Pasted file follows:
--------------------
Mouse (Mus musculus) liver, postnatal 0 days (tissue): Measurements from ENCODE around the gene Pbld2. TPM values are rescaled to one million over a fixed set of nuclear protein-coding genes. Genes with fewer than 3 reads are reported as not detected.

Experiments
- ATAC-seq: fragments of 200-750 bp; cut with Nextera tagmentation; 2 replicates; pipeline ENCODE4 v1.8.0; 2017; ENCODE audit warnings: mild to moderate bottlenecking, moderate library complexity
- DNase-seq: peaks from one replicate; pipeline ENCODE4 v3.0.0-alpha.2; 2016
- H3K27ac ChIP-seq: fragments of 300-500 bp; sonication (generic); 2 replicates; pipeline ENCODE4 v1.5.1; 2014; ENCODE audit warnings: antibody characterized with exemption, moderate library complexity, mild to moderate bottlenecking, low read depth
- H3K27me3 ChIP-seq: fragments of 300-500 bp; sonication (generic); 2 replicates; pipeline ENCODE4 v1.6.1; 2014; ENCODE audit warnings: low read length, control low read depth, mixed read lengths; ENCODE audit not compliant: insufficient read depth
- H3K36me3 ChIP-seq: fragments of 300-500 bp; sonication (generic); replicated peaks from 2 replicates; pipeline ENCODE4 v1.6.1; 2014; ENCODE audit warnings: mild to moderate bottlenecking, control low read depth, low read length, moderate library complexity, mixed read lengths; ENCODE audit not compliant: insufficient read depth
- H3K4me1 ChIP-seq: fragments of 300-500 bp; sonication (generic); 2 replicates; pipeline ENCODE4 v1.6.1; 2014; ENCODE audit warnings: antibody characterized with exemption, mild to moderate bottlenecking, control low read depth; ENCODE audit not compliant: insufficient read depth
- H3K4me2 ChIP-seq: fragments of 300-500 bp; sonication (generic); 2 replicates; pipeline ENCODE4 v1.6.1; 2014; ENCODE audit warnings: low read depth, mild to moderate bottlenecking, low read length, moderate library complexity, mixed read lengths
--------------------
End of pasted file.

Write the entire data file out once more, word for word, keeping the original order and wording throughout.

Mouse (Mus musculus) liver, postnatal 0 days (tissue): Measurements from ENCODE around the gene Pbld2. TPM values are rescaled to one million over a fixed set of nuclear protein-coding genes. Genes with fewer than 3 reads are reported as not detected.

Experiments
- ATAC-seq: fragments of 200-750 bp; cut with Nextera tagmentation; 2 replicates; pipeline ENCODE4 v1.8.0; 2017; ENCODE audit warnings: mild to moderate bottlenecking, moderate library complexity
- DNase-seq: peaks from one replicate; pipeline ENCODE4 v3.0.0-alpha.2; 2016
- H3K27ac ChIP-seq: fragments of 300-500 bp; sonication (generic); 2 replicates; pipeline ENCODE4 v1.5.1; 2014; ENCODE audit warnings: antibody characterized with exemption, moderate library complexity, mild to moderate bottlenecking, low read depth
- H3K27me3 ChIP-seq: fragments of 300-500 bp; sonication (generic); 2 replicates; pipeline ENCODE4 v1.6.1; 2014; ENCODE audit warnings: low read length, control low read depth, mixed read lengths; ENCODE audit not compliant: insufficient read depth
- H3K36me3 ChIP-seq: fragments of 300-500 bp; sonication (generic); replicated peaks from 2 replicates; pipeline ENCODE4 v1.6.1; 2014; ENCODE audit warnings: mild to moderate bottlenecking, control low read depth, low read length, moderate library complexity, mixed read lengths; ENCODE audit not compliant: insufficient read depth
- H3K4me1 ChIP-seq: fragments of 300-500 bp; sonication (generic); 2 replicates; pipeline ENCODE4 v1.6.1; 2014; ENCODE audit warnings: antibody characterized with exemption, mild to moderate bottlenecking, control low read depth; ENCODE audit not compliant: insufficient read depth
- H3K4me2 ChIP-seq: fragments of 300-500 bp; sonication (generic); 2 replicates; pipeline ENCODE4 v1.6.1; 2014; ENCODE audit warnings: low read depth, mild to moderate bottlenecking, low read length, moderate library complexity, mixed read lengths